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New Main-Class

Posted by daniel on September 21, 2004 at 9:59 AM PDT

A cool jar-file hack

In today's href="http://weblogs.java.net/">Weblogs, Laird Nelson
offers up a Cheap
Hack I: rename your jar file, get a different Main-Class
. The
hack is very cool - I love these kind of blog entries. He "put
together a class that itself is installed as the Main-Class in a
jar file, but which consults a file (also in the jar) to let it
know what class to actually use as the main class. The hackish
part is that all you have to do is rename the jar file for the
"right" Main-Class to be selected." Check out the code he
provides.

You have 30 seconds to explain your favorite piece of
technology. Bob Lee chooses to deliver his href="http://weblogs.java.net/pub/wlg/1861">AOP Elevator
Speech. At its core, "AOP enables me to leave my form classes
untouched and to fully decouple reusable functionalities. My form
classes shouldn't care that I'm caching the validation result. With
AOP, I can implement the caching logic in one module and apply it at
runtime or build time to all of my forms or to other places that
follow a similar pattern. Each new form I add will enjoy caching for
free. I've gone from a constant maintenance effort to zero effort
thanks to AOP. Plus, I have a lot less code to unit test."


In
Also in Java Today
, in preparing for the Generics
chapter of "Thinking In Java, 4th Edition", Bruce Eckel has been
Puzzling Through
Erasure
. He complains that if he has "a type parameter T, not
only am I prevented from making an instance of that type (because,
with erasure, the type is forgotten), I cannot make an array of
that type. However, I can generate an array of Object and cast it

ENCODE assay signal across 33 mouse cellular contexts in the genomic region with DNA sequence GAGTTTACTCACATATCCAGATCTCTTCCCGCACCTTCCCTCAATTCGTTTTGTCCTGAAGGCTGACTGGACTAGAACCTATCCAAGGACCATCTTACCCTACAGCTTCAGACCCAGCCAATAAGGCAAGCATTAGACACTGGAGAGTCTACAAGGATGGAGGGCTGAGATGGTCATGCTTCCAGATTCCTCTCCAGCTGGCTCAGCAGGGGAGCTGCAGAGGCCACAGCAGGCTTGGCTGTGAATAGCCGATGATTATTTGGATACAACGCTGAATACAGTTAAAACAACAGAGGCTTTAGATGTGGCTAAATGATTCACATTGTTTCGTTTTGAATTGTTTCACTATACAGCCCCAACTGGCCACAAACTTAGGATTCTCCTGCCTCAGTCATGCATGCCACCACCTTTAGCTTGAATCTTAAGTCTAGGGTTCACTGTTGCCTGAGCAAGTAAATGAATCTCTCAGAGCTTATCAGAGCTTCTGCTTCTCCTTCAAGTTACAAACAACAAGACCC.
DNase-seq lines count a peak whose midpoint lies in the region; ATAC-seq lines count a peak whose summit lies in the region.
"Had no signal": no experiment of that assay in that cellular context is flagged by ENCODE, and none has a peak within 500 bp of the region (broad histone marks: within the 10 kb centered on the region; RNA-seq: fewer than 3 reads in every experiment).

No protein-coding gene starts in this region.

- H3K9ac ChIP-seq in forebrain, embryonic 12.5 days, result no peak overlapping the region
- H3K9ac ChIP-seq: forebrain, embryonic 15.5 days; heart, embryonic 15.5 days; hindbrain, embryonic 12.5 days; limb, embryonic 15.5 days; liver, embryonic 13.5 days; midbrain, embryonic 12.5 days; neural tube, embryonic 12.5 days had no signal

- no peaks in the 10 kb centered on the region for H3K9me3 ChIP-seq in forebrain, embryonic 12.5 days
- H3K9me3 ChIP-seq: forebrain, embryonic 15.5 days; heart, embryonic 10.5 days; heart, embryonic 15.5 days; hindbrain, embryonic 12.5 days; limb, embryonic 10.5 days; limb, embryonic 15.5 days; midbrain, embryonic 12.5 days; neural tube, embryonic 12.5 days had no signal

to T[]." In other words, he wants to write something like
private T[] array= new T[sz]; But is forced instead
to use something like

private T[] array= (T[])new
    Object[sz];

Yakov Fain explores href="http://www.sys-con.com/story/?storyid=46344&DE=1">Java Gotchas:
Instance Variables Hiding. Java newbies (and those stumped by
unexpected behavior) should check out his piece that looks at
overriding, hiding, and shading. "If methods with the same signatures
or member variables with the same name exist in ancestor and
descendant classes, the Java keyword super allows access members of
the ancestor. But what if you do not use the keyword super in the
descendant class? In case of methods, this is called method overriding
and only the code of the descendant's method will execute. But when
both classes have a member variable with the same name, it may cause a
confusion and create hard to find bugs."


In Projects and
Communities
, the href="http://community.java.net/java-enterprise/">Java
Enterprise community is featuring this resource on href="https://java-enterprise.dev.java.net/getting-started.html">Getting
Started with the J2EE Platform. The page includes links to
download J2EE, to tutorials, and to resources such as the
Blueprints pages.

James Strachan has href="http://radio.weblogs.com/0112098/2004/09/21.html#a506">announced
ActiveSOAP "which is a pure StAX based implementation of the SOAP
1.2 protocol for implementing document centric Web Services and SOAP
intermedaries."


If you want to get ahead on the next two bookclub selections, they are posted in today's

Forums
. In honor of the upcoming Tiger release, our
next selection is Brett McLaughlin's "Java 1.5 Tiger: A
Developer's Notebook" followed by Joshua Kerievsky's
"Refactoring to Patterns". Each discussion will be led by the
author.

On href="http://forums.java.net/jive/thread.jspa?messageID=651&tstart=0#651">
JSR discussions, Robilad writes "Some JSRs have very active, open
communities outside the official JSR infrastructure, where the actual
details of specifications seem to get hammered out. Given that
participants to some of the fundamental modifications to the platform
seem to prefer to meet outside the JCP infrastructure to discuss their
ideas in the open, I'm wondering how well that reflects on JCP's
current provisions to foster collaboration. Would a more liberal JCP
be a better thing?"


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